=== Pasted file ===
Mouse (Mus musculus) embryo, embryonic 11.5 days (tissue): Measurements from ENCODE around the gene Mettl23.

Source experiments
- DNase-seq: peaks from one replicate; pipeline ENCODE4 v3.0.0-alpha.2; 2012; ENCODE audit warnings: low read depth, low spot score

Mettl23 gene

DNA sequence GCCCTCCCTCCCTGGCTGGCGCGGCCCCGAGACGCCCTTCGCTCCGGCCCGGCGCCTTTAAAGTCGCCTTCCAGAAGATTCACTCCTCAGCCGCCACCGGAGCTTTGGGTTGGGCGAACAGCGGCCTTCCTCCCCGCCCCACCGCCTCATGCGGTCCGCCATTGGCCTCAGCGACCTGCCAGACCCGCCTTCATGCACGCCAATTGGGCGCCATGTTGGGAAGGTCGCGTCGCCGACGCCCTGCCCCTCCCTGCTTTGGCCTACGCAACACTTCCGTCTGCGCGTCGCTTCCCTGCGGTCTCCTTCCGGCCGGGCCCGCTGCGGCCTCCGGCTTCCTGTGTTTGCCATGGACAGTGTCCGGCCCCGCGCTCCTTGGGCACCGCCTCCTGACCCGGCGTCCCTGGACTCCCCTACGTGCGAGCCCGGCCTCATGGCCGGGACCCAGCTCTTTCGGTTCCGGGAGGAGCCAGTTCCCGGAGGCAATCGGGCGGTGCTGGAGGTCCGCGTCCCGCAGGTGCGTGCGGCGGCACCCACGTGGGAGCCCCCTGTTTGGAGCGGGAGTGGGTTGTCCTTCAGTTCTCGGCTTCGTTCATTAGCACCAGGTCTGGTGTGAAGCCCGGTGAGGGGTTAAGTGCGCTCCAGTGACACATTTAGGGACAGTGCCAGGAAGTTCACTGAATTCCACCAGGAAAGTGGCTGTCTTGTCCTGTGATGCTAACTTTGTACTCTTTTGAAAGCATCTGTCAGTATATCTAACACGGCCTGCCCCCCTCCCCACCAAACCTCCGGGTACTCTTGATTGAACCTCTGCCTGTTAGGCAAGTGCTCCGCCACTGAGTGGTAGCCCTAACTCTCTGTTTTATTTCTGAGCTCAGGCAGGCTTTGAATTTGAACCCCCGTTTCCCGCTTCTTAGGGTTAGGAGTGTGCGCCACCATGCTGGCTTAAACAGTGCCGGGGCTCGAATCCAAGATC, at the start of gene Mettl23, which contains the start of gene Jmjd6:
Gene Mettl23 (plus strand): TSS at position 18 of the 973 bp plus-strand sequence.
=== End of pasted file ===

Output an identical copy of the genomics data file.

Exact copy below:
Mouse (Mus musculus) embryo, embryonic 11.5 days (tissue): Measurements from ENCODE around the gene Mettl23.

Source experiments
- DNase-seq: peaks from one replicate; pipeline ENCODE4 v3.0.0-alpha.2; 2012; ENCODE audit warnings: low read depth, low spot score

Mettl23 gene

DNA sequence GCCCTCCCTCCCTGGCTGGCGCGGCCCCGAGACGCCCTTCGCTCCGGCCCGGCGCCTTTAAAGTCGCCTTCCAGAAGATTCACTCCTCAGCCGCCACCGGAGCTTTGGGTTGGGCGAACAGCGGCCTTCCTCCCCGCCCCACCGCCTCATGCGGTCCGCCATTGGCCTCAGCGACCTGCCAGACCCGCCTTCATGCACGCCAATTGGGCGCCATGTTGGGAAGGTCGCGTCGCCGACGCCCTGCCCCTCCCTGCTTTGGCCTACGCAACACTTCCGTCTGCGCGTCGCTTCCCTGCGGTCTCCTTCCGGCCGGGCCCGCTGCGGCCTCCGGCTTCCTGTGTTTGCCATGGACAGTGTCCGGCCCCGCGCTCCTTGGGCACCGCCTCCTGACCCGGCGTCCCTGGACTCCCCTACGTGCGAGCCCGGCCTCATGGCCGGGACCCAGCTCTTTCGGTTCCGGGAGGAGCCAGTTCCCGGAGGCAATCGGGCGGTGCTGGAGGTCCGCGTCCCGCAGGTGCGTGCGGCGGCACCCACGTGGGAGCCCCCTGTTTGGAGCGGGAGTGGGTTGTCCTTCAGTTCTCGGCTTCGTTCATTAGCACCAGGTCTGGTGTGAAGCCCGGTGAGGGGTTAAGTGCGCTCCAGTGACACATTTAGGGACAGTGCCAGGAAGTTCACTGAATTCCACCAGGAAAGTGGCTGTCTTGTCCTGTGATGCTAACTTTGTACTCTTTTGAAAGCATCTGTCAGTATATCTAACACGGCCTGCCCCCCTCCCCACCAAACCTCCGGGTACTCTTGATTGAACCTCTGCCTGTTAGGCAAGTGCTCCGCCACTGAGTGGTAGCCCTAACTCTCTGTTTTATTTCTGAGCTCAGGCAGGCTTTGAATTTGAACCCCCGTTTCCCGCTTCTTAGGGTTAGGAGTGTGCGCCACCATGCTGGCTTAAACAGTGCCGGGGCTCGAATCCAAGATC, at the start of gene Mettl23, which contains the start of gene Jmjd6:
Gene Mettl23 (plus strand): TSS at position 18 of the 973 bp plus-strand sequence.